Is a prolonged bed rest following embryo transfer useful?
Source: Human Reproduction, Volume 12, Number 11, November 1997 , pp. 2489-2492(4)
Publisher: Oxford University Press
Abstract:A total of 182 infertile patients undergoing in-vitro fertilization (IVF)—embryo transfer were randomly assigned into two groups. Eighty-seven patients (group A) underwent 97 treatment cycles and had 87 embryo transfer procedures followed by a 24 h period of bed rest. Ninety-five patients (group B) underwent 102 treatment cycles and had 93 embryo transfer followed by a 20 min period of bed rest. There were no statistically significant differences seen between the groups with respect to age, duration and causes of infertility and number of previous fertility treatments. The clinical and biological procedures were identical in both groups, the only difference being the length of bed rest. There were 21 pregnancies in group A (pregnancy rate per embryo transfer: 24.1%) while in group B there were 22 (pregnancy rate per embryo transfer: 23.6%). There were four spontaneous miscarriages (19%) and three twin pregnancies (14.2%) in group A, while in group B there were four spontaneous miscarriages (18.1%) and three twin pregnancies (13.6%). None of these values was statistically significant (P > 0.05). This study shows that a 24 h period of bed rest following embryo transfer is not associated with a better outcome of the IVF–embryo transfer when compared with a 20 min rest period. Prolonged bed rest does not appear to influence the implantation rate after IVF–embryo transfer.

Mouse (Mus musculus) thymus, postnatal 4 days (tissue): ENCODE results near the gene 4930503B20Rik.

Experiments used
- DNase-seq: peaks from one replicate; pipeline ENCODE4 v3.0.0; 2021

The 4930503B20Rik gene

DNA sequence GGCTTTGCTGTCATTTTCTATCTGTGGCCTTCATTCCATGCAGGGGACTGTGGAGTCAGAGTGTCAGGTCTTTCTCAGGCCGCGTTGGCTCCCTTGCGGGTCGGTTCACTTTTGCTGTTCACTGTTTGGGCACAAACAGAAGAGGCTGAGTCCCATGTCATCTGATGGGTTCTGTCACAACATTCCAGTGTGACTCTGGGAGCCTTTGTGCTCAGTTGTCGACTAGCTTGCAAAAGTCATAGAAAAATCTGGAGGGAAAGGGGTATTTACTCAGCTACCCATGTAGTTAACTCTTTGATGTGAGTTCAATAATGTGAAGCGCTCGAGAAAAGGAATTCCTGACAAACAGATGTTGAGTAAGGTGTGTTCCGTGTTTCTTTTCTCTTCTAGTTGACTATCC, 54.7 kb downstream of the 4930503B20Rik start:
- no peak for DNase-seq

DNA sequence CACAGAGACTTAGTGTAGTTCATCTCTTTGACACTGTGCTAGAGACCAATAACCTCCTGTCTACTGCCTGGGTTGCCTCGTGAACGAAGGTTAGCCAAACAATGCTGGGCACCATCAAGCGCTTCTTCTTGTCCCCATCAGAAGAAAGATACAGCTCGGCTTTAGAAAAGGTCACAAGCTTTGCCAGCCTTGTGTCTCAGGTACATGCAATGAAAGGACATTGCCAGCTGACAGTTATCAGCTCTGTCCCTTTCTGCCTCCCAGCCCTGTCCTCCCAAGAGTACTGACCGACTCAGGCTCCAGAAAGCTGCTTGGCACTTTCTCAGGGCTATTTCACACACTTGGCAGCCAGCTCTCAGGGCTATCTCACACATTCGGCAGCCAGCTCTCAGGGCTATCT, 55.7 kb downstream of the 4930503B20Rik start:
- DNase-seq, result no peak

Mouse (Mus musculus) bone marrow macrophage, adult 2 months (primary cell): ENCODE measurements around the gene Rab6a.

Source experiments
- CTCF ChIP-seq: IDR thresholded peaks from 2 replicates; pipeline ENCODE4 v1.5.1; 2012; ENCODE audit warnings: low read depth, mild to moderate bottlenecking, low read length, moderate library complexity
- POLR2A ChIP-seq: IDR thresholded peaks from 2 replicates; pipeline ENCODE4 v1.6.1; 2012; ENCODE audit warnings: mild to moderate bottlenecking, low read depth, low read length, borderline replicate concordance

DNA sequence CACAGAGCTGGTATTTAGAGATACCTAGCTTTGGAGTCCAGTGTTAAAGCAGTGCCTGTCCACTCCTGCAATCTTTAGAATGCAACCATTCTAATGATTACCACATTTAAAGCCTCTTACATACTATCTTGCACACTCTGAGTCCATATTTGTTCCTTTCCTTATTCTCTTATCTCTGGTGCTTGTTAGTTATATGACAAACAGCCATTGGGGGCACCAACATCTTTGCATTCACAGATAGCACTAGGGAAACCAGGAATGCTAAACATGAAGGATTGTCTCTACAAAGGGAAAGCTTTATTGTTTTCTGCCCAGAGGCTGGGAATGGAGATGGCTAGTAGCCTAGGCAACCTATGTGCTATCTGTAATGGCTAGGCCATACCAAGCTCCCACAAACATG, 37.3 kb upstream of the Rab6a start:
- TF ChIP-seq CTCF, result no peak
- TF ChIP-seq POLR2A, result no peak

Document Type: Research Article
Publication date: November 1997
- Human Reproduction features full-length, peer-reviewed papers reporting original research, clinical case histories, as well as opinions and debates on topical issues. Papers published cover the scientific and medical aspects of reproductive physiology and pathology, endocrinology, andrology, gonad function, gametogenesis, fertilization, embryo development, implantation, pregnancy, genetics, genetic diagnosis, oncology, infectious disease, surgery, contraception, infertility treatment, psychology, ethics and social issues. The highest scientific and editorial standard is maintained throughout the journal along with a rapid rate of publication.